Eschewing the expectation that he perhaps stick to cranking out hand-wringing dramas of uptight manners, Atonement and Pride & Prejudice director Joe Wright veers in a surprising new direction with the revenge thriller Hanna, which courses with an unflagging, forward-leaning vigor. The engaging results, which feel like a bold, purposeful step toward modernity on his part, show he has a good instinct for melding the dynamics of a more conventional piece of pop action entertainment with something a bit offbeat and barbed.
The film opens in the snowy wilds of Finland, where 16-year-old Hanna Heller (Saoirse Ronan) has the strength, stamina, smarts and lethal combat skill set of a soldier twice her age, thanks to the intense training of her father Erik (Eric Bana), an ex-CIA agent. The reasons for their curious, extreme isolation come into focus when Hanna indicates her readiness to finally accept a long-planned quest of revenge against a seemingly ruthless government operative from Erik’s past, Marissa Wiegler (Cate Blanchett). As Hanna tries to carry out her solo mission and then reunite with Erik, darker secrets about both her past and her father’s relationship with Marissa color the wild, life-and-death struggle for which she’s been preparing her entire life.
Hanna starts with a bang, like a thoroughbred horse out of the starting gate, and though on rare occasion it feels like it suffers from a case of slight stylistic overreach, a narrative significance and reasoning for this tack develops, and so Wright plugs into a punkish energy arguably not as convincingly attached to a female action protagonist since Run Lola Run. Since Hanna is constantly learning more about her past, too, the movie is gripping as a quasi-amnesiac thriller, a la The Bourne Identity. The little-girl-assassin underpinnings make the film sound vaguely like Kick-Ass, but Hanna‘s human contours make it more rooted in character, and reminiscent of something like The Professional, albeit with a few booster supplements.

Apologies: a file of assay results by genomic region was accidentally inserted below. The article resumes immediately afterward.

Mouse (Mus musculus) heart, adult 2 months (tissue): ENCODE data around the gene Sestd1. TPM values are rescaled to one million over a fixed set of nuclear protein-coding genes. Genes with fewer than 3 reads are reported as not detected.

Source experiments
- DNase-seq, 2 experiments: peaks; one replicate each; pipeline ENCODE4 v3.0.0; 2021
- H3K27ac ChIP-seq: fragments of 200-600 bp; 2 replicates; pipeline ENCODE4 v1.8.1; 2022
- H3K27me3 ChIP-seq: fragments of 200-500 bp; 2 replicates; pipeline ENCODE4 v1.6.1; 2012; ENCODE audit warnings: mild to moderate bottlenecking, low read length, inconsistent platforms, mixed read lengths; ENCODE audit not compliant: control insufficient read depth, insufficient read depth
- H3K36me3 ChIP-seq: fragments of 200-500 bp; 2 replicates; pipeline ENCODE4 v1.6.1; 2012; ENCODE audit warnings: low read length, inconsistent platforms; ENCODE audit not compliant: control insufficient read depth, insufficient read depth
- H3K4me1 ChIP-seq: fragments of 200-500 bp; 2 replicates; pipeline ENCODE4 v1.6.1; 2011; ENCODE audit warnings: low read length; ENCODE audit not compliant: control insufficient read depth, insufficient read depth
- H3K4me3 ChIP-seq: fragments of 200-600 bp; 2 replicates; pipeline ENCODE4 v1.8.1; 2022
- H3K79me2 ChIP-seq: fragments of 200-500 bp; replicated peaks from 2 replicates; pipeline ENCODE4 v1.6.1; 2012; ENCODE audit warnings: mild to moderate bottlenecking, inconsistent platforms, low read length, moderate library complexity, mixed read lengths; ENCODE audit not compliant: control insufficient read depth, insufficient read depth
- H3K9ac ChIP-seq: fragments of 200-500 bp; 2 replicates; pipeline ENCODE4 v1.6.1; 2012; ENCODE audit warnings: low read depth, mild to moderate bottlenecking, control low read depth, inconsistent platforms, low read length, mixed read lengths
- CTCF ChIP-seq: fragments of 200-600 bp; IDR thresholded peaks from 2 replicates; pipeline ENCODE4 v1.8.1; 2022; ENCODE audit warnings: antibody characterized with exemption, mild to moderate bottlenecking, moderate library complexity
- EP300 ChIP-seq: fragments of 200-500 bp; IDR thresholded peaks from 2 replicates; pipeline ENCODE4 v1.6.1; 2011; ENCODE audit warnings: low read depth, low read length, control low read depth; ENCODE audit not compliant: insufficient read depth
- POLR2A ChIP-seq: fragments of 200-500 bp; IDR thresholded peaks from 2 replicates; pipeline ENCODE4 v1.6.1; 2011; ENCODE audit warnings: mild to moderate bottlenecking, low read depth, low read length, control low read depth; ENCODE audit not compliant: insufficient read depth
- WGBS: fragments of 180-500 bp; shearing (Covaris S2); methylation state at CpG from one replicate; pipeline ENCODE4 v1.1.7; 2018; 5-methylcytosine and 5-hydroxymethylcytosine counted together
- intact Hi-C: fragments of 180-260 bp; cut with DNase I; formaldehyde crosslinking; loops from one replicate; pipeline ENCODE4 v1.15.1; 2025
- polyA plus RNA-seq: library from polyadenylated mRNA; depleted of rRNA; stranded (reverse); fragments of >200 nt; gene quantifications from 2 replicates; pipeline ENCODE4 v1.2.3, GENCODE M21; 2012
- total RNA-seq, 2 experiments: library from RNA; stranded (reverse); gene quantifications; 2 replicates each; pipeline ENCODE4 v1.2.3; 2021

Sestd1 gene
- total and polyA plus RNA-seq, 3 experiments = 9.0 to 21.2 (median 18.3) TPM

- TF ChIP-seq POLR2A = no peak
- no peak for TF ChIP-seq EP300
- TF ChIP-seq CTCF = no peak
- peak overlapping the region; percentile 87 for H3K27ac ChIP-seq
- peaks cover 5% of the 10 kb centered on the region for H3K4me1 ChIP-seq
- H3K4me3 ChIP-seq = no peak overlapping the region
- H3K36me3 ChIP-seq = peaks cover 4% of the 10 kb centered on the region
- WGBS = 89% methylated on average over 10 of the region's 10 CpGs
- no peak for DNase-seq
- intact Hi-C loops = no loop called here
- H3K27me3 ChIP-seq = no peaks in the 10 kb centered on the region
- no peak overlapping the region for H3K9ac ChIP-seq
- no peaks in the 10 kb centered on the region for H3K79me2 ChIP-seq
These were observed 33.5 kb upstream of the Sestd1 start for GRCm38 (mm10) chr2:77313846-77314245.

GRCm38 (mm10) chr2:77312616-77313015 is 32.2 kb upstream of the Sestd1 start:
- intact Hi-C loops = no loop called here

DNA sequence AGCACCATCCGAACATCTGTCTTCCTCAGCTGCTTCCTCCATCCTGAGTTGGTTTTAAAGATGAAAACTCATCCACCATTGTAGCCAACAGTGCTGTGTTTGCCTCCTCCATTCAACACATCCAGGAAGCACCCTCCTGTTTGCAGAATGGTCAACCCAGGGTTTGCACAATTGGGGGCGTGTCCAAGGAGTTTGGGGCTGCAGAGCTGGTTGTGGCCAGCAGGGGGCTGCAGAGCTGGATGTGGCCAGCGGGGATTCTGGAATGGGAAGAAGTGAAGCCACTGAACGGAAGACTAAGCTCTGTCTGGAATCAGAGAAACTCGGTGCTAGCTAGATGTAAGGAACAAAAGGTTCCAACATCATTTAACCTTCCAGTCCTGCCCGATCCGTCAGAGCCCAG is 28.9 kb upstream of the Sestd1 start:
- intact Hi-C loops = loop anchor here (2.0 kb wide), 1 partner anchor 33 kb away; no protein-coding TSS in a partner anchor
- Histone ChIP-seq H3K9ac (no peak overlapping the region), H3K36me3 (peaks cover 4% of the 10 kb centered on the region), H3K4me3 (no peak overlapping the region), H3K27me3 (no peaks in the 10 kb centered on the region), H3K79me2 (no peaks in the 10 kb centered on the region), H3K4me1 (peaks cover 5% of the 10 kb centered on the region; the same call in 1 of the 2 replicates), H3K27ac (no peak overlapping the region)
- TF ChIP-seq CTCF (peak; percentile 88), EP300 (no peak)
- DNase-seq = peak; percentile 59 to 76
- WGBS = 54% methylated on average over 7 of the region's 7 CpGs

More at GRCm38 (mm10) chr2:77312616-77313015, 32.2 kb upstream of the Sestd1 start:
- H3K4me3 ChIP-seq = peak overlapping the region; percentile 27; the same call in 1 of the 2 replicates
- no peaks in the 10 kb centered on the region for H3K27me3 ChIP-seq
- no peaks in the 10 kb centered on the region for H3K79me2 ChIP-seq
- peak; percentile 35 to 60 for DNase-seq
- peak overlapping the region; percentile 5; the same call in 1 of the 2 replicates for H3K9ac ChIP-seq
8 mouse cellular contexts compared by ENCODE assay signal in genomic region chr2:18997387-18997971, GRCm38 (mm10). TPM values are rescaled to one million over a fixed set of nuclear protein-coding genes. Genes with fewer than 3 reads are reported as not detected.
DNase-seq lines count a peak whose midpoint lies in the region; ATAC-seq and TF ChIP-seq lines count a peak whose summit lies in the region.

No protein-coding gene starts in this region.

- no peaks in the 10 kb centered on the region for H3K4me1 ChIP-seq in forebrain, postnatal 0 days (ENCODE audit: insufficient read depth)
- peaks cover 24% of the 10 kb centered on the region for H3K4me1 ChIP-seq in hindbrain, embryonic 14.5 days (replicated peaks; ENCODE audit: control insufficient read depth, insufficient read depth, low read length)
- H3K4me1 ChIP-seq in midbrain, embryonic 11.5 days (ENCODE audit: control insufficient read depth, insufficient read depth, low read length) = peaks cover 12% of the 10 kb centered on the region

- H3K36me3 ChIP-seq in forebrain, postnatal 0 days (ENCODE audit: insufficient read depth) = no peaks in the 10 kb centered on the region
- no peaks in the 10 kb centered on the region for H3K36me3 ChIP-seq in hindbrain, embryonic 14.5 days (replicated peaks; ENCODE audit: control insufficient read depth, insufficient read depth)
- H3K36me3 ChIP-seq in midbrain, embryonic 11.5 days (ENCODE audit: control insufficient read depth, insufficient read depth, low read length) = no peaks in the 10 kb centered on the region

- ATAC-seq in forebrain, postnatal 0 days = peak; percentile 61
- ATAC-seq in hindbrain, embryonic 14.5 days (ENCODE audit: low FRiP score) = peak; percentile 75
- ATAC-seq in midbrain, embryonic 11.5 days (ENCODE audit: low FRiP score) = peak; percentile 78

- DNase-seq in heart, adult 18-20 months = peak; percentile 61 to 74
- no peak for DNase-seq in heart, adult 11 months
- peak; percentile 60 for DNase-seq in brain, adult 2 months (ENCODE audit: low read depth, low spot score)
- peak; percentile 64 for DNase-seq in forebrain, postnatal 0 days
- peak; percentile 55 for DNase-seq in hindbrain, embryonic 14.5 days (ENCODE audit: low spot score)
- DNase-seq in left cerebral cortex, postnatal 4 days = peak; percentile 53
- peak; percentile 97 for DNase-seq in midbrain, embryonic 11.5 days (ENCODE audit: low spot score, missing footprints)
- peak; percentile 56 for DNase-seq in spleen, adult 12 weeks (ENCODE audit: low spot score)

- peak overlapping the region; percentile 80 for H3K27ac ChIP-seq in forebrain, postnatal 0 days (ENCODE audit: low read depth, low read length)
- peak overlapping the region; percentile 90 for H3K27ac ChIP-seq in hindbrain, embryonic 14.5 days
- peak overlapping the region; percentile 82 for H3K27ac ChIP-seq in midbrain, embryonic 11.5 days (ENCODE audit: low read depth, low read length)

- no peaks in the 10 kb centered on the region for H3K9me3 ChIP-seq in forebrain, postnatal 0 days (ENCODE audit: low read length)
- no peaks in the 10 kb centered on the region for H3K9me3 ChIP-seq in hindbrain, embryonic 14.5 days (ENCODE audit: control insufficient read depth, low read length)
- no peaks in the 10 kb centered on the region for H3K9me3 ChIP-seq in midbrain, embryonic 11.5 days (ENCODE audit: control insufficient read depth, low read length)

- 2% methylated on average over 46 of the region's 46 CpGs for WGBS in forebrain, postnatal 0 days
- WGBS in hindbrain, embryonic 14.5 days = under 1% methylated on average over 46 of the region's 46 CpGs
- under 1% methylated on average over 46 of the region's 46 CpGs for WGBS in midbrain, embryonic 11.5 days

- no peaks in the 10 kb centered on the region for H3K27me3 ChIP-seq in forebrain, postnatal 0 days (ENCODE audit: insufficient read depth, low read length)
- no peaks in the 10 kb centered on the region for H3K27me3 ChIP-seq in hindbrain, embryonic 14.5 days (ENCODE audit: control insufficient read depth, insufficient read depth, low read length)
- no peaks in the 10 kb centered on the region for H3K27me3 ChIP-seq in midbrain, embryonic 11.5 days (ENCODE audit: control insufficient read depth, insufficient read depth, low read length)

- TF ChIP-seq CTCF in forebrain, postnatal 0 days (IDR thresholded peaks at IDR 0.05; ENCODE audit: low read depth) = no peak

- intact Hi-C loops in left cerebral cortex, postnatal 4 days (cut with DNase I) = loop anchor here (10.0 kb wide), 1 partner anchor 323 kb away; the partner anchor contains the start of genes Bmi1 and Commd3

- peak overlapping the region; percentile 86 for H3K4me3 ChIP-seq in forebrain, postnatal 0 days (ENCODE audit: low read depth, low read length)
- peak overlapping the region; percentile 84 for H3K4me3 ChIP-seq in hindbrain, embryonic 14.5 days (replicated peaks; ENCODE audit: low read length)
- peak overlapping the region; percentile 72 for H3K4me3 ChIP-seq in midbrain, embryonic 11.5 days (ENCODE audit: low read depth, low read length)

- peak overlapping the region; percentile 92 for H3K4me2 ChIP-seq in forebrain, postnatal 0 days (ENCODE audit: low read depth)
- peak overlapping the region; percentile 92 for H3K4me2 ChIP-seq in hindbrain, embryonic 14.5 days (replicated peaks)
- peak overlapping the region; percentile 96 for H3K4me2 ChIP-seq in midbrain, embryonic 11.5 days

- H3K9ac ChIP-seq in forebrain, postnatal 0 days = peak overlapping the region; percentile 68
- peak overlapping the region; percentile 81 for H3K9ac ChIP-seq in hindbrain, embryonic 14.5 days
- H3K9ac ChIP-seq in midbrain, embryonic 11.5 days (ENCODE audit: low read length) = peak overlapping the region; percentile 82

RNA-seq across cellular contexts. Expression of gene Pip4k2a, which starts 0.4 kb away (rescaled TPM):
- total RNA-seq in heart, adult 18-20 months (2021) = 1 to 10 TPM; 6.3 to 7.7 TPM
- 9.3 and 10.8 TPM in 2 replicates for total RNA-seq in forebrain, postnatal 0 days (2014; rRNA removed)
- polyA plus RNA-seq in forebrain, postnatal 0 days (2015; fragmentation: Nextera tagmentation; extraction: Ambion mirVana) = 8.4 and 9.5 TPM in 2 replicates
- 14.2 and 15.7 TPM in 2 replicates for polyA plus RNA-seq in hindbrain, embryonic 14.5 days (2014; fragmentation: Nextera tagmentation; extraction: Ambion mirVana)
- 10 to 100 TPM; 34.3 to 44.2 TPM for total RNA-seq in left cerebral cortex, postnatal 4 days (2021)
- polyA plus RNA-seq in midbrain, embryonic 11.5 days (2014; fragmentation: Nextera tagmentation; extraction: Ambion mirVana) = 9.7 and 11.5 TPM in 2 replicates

Cinematographer Alwin Küchler luxurious widescreen framing, combined with frequently long takes, nicely showcases Sarah Greenwood’s fabulous production design. Wright and his collaborators also seed their work with various fairytale allusions. With her severe makeup, ruby-red lipstick and stalking demeanor, Marissa echoes a wicked witch, and Erik is an earthy woodcutter in the vein of Rapunzel’s father. Various settings are similarly informed by fairytale archetypes. An undeniably strong selling point of Hanna is also found in its bristling, innovative score from the Chemical Brothers, which alternately gurgles, throbs and pulsates, sounding at times like a Madhatter’s rave. It’s an exceptionally imaginative soundtrack that expands upon staid notions of film scoring.
Blanchett’s steeliness gives Hanna a welcome edge and depth, since one hypothesizes her inflexibility is rooted in some moral reasoning. Wright, meanwhile, obviously has a good rapport with his Atonement collaborator Ronan, and it is the latter’s preternatural maturity that powers this ride. She imbues her character with depth, and also handles the considerable physical demands with aplomb.
Housed in a standard plastic case in turn stored in a cardboard slipcover, Hanna comes to Blu-ray presented in a stunning 1080p high-definition 2.40:1 widescreen transfer, and anchored by an English language DTS-HD master audio 5.1 track. (DVS 2.0, as well as Spanish and French DTS surround 5.1 tracks are also available.) In addition to BD-Live content and a digital copy, a nice slate of bonus features consist of four minutes of deleted scenes, an audio commentary track with Wright, a two-minute look at the movie’s expansive location filming, a six-minute look at Ed and Tom Rowlands’ approach to writing the score, a breakout featurette examining the film’s stunning “Camp G” escape sequence, and a 13-minute featurette with plenty of behind-the-scenes footage and fight training material showcasing Ronan’s work with stunt coordinator Jeff Imada. This is a great movie, and a right proper home video release that invites multiple viewings. To purchase the Blu-ray via Amazon, click here. A- (Movie) A- (Disc)